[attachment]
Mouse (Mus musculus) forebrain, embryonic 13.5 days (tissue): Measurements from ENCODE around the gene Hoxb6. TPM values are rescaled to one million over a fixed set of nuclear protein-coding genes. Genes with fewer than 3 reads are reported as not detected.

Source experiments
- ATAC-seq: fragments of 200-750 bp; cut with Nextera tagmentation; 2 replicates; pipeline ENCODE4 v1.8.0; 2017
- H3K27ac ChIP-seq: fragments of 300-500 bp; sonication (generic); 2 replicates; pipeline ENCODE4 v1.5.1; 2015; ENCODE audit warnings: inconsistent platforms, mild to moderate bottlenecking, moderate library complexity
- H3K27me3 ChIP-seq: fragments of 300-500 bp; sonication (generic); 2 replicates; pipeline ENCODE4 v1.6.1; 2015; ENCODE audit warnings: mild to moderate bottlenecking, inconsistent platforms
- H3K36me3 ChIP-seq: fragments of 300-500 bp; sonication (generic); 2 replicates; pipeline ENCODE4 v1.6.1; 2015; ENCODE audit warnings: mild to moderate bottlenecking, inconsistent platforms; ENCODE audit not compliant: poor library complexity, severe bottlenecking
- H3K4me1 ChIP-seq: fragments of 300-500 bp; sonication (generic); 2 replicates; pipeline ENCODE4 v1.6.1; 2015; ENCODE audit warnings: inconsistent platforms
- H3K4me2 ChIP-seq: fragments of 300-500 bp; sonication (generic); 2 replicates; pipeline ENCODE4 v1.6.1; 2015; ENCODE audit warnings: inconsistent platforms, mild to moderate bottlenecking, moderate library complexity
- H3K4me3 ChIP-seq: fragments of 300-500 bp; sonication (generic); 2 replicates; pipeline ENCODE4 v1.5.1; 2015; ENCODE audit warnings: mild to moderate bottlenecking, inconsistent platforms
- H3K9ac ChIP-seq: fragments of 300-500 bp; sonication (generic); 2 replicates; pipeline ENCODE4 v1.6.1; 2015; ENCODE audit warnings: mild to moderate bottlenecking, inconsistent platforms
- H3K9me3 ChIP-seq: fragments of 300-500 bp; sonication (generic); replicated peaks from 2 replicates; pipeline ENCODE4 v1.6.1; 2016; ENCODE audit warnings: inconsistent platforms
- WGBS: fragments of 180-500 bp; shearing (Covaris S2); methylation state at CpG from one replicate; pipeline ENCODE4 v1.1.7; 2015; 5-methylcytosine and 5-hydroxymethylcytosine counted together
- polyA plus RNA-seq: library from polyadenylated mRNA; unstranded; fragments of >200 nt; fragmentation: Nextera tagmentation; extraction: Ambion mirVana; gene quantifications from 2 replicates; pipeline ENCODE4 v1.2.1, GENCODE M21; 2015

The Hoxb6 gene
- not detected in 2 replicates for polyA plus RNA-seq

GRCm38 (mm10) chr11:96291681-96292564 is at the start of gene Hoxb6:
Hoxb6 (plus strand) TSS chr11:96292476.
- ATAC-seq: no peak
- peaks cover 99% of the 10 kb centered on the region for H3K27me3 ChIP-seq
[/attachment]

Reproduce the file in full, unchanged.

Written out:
Mouse (Mus musculus) forebrain, embryonic 13.5 days (tissue): Measurements from ENCODE around the gene Hoxb6. TPM values are rescaled to one million over a fixed set of nuclear protein-coding genes. Genes with fewer than 3 reads are reported as not detected.

Source experiments
- ATAC-seq: fragments of 200-750 bp; cut with Nextera tagmentation; 2 replicates; pipeline ENCODE4 v1.8.0; 2017
- H3K27ac ChIP-seq: fragments of 300-500 bp; sonication (generic); 2 replicates; pipeline ENCODE4 v1.5.1; 2015; ENCODE audit warnings: inconsistent platforms, mild to moderate bottlenecking, moderate library complexity
- H3K27me3 ChIP-seq: fragments of 300-500 bp; sonication (generic); 2 replicates; pipeline ENCODE4 v1.6.1; 2015; ENCODE audit warnings: mild to moderate bottlenecking, inconsistent platforms
- H3K36me3 ChIP-seq: fragments of 300-500 bp; sonication (generic); 2 replicates; pipeline ENCODE4 v1.6.1; 2015; ENCODE audit warnings: mild to moderate bottlenecking, inconsistent platforms; ENCODE audit not compliant: poor library complexity, severe bottlenecking
- H3K4me1 ChIP-seq: fragments of 300-500 bp; sonication (generic); 2 replicates; pipeline ENCODE4 v1.6.1; 2015; ENCODE audit warnings: inconsistent platforms
- H3K4me2 ChIP-seq: fragments of 300-500 bp; sonication (generic); 2 replicates; pipeline ENCODE4 v1.6.1; 2015; ENCODE audit warnings: inconsistent platforms, mild to moderate bottlenecking, moderate library complexity
- H3K4me3 ChIP-seq: fragments of 300-500 bp; sonication (generic); 2 replicates; pipeline ENCODE4 v1.5.1; 2015; ENCODE audit warnings: mild to moderate bottlenecking, inconsistent platforms
- H3K9ac ChIP-seq: fragments of 300-500 bp; sonication (generic); 2 replicates; pipeline ENCODE4 v1.6.1; 2015; ENCODE audit warnings: mild to moderate bottlenecking, inconsistent platforms
- H3K9me3 ChIP-seq: fragments of 300-500 bp; sonication (generic); replicated peaks from 2 replicates; pipeline ENCODE4 v1.6.1; 2016; ENCODE audit warnings: inconsistent platforms
- WGBS: fragments of 180-500 bp; shearing (Covaris S2); methylation state at CpG from one replicate; pipeline ENCODE4 v1.1.7; 2015; 5-methylcytosine and 5-hydroxymethylcytosine counted together
- polyA plus RNA-seq: library from polyadenylated mRNA; unstranded; fragments of >200 nt; fragmentation: Nextera tagmentation; extraction: Ambion mirVana; gene quantifications from 2 replicates; pipeline ENCODE4 v1.2.1, GENCODE M21; 2015

The Hoxb6 gene
- not detected in 2 replicates for polyA plus RNA-seq

GRCm38 (mm10) chr11:96291681-96292564 is at the start of gene Hoxb6:
Hoxb6 (plus strand) TSS chr11:96292476.
- ATAC-seq: no peak
- peaks cover 99% of the 10 kb centered on the region for H3K27me3 ChIP-seq